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'Misfire' is a scathing look at nepotism, fraud and corruption in the NRA

NRA Executive Vice President and Chief Executive Officer Wayne LaPierre speaks during the leadership forum at the National Rifle Association's annual meeting on May 3, 2013 in Houston.
NRA Executive Vice President and Chief Executive Officer Wayne LaPierre speaks during the leadership forum at the National Rifle Association's annual meeting on May 3, 2013 in Houston.

The National Rifle Association — once one of the most well-known and influential lobbying organizations in the country — is a wounded beast.

<em>Misfire: Inside the Downfall of the NRA,</em> Tim Mak
/ Dutton
<em>Misfire: Inside the Downfall of the NRA,</em> Tim Mak

Tim Mak's Misfire: Inside the Downfall of the NRA might be the final blow in terms of exposing the organization's rotten core and showing how a boundless love for money and power — as well as nepotism, fraud, and corruption — have been eating away at the NRA's foundations for a long time.

The history of the NRA and its transition from an institution formed in 1871 that taught soldiers marksmanship, to a far-right political group that strategizes a defense as soon as a school shooting happens — and has deep links to Russia — is long and complicated. But Mak, an investigative reporter for NPR, has crafted an engaging, meticulously researched chronicle of this history that is as immersive as it is shocking. Using more than 100 interviews with NRA staff and insiders, newspaper and magazine articles, leaked documents, speeches, emails, depositions, and court documents, Mak follows the NRA and two of its main figures: CEO and Executive Vice President Wayne LaPierre and LaPierre's wife Susan, who has wielded almost as much power and influence. He tracks how they, along with many others, shifted the organization's trajectory with a series of bad decisions, crimes, and an emphasis on making, and spending, a lot of money.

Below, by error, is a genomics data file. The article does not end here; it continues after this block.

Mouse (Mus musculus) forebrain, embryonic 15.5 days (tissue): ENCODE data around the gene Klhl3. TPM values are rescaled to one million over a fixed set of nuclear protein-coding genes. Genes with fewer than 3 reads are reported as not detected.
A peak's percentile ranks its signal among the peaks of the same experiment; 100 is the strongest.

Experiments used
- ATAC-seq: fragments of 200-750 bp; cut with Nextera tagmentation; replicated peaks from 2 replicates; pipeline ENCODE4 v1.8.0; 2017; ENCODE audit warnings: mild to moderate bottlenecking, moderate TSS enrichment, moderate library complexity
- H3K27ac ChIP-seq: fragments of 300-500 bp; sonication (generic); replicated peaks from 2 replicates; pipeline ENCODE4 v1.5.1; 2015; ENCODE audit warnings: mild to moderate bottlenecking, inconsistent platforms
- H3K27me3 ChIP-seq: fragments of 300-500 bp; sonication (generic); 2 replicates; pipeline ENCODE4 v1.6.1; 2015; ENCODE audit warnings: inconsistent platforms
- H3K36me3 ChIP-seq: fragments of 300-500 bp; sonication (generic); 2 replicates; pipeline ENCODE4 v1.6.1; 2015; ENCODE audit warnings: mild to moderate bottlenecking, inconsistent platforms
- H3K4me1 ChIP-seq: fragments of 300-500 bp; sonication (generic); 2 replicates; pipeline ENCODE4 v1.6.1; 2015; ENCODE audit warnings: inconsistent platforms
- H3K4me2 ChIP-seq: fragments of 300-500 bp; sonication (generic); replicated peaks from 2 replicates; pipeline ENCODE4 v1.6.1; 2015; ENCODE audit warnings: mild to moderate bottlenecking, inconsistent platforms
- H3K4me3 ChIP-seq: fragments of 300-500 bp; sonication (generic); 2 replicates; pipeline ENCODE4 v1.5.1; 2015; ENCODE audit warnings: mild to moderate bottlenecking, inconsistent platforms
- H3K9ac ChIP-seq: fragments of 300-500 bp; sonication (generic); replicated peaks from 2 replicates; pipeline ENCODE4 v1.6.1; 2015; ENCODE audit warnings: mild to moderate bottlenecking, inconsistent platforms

There is no single event that brought the NRA to its knees, according to Mak. Instead, years of embezzlement, internal turmoil, clashing egos, weak leadership, and a culture of abuse that lead to a high turnover and many unhappy ex-staffers willing to air out the group's dirty laundry coalesced into the perfect storm. Furthermore, a growing pro-gun control movement, endless school shootings throwing the NRA into a media maelstrom, and being exposed as a Russian asset (and the subsequent media frenzy over the NRA's relationship with Russian foreign agent Maria Butina) all contributed to the organization's rupture. Mak, who spent years reporting in things like the Russia connection, explores each of these elements with clear prose and a blitzkrieg of damning evidence.